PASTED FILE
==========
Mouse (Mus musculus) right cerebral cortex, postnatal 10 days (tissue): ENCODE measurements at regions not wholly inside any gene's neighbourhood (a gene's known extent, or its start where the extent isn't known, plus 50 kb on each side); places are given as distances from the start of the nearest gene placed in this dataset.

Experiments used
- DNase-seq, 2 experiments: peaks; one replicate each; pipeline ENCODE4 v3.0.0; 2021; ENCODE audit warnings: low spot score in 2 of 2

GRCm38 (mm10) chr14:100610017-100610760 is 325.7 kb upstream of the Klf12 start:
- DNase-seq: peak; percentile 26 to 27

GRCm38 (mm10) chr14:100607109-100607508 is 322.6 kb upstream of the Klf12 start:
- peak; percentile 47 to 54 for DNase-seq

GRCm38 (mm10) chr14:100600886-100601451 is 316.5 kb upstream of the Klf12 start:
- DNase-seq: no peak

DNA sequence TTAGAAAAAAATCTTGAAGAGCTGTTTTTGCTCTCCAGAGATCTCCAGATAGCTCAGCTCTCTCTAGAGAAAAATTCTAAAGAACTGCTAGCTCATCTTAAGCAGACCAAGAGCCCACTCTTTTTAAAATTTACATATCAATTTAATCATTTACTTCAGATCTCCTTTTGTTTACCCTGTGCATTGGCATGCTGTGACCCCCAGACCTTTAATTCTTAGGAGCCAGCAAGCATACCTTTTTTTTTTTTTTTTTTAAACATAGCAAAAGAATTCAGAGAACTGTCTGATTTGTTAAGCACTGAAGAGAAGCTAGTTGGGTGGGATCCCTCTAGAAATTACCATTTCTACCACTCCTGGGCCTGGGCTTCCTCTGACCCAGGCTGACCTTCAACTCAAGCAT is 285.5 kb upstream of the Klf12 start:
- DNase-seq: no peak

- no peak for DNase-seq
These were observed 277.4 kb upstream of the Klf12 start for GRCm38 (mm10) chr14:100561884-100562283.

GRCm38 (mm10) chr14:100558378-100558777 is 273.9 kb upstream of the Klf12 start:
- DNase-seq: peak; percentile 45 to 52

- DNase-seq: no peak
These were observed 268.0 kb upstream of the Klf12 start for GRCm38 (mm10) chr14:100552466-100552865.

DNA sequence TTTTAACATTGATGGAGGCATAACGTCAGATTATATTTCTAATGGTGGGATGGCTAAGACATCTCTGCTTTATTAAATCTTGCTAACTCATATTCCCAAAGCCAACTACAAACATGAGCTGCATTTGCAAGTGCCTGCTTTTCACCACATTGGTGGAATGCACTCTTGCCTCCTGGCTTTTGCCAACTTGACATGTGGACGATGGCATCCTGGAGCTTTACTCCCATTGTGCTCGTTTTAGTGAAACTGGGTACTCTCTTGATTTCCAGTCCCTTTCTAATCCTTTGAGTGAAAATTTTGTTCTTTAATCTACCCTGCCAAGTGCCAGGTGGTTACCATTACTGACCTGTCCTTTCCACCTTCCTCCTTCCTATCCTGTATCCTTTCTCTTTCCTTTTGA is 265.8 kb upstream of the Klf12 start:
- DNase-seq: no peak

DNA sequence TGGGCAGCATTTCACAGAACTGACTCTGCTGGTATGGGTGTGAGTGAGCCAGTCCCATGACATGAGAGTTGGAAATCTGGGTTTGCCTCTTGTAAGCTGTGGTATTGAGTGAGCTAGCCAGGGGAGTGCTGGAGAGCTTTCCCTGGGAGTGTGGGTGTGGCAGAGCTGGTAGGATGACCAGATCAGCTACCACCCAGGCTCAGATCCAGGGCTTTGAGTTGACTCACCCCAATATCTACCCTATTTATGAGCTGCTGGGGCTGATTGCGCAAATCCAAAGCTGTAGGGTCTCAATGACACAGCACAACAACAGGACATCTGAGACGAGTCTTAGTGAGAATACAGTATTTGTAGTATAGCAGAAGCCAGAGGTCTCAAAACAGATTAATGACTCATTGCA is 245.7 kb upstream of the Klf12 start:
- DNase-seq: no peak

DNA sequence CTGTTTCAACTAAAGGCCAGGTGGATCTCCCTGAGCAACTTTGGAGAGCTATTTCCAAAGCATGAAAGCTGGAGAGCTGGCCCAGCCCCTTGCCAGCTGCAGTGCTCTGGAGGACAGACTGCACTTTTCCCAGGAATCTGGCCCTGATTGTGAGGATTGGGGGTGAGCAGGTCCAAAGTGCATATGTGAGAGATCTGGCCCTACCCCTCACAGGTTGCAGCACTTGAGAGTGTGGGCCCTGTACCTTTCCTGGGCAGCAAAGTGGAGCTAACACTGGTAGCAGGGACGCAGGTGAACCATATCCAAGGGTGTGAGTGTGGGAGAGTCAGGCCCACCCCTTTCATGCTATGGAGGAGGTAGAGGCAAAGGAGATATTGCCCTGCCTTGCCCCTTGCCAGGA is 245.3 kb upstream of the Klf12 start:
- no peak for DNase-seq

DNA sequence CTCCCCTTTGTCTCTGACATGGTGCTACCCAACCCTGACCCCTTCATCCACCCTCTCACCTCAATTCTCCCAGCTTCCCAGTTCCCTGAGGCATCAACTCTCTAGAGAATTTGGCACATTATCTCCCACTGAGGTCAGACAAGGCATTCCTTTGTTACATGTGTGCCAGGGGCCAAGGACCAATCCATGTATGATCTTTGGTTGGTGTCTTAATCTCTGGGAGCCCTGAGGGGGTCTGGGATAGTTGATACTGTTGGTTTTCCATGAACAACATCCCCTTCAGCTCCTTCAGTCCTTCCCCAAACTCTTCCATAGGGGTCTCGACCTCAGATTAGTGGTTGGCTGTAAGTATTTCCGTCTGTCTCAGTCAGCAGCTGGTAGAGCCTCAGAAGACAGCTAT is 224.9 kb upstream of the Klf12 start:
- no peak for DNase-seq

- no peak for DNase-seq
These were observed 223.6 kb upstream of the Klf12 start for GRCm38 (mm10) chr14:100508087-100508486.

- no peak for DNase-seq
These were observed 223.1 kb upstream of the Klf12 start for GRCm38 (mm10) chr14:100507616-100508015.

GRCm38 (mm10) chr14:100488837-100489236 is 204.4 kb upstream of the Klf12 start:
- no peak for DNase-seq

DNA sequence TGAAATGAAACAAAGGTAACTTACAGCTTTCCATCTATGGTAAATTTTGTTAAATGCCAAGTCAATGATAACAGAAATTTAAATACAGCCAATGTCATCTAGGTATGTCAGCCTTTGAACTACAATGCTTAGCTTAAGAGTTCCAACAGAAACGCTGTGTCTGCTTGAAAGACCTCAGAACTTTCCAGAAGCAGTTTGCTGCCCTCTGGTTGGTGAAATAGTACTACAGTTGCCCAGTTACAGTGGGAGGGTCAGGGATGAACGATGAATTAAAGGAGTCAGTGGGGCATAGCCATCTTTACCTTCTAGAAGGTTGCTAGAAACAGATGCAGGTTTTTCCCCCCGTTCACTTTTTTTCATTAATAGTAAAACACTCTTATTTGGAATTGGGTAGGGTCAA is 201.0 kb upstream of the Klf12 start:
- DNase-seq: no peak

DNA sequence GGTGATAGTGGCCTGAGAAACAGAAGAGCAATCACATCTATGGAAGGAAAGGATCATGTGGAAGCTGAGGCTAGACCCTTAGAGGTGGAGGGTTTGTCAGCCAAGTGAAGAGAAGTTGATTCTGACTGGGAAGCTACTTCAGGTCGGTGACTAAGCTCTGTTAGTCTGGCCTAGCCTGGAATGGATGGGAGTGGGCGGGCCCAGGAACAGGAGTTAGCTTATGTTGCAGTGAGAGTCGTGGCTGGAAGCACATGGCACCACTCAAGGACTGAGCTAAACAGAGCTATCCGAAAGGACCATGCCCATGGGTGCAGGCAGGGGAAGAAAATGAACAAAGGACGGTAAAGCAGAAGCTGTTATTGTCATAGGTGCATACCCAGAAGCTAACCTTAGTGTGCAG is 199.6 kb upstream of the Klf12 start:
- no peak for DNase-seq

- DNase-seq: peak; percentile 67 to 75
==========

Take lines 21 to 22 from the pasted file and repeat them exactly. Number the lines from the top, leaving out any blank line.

- DNase-seq: no peak

DNA sequence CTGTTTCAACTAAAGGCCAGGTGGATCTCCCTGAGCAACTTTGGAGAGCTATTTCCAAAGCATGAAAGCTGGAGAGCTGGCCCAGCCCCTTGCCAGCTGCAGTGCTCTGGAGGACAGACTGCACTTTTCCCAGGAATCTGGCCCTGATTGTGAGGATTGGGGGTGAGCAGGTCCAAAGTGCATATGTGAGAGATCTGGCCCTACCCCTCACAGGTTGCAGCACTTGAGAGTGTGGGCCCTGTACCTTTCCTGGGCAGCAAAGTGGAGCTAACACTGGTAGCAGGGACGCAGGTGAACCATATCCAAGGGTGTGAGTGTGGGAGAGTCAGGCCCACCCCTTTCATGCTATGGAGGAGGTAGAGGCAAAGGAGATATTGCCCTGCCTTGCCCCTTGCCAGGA is 245.3 kb upstream of the Klf12 start: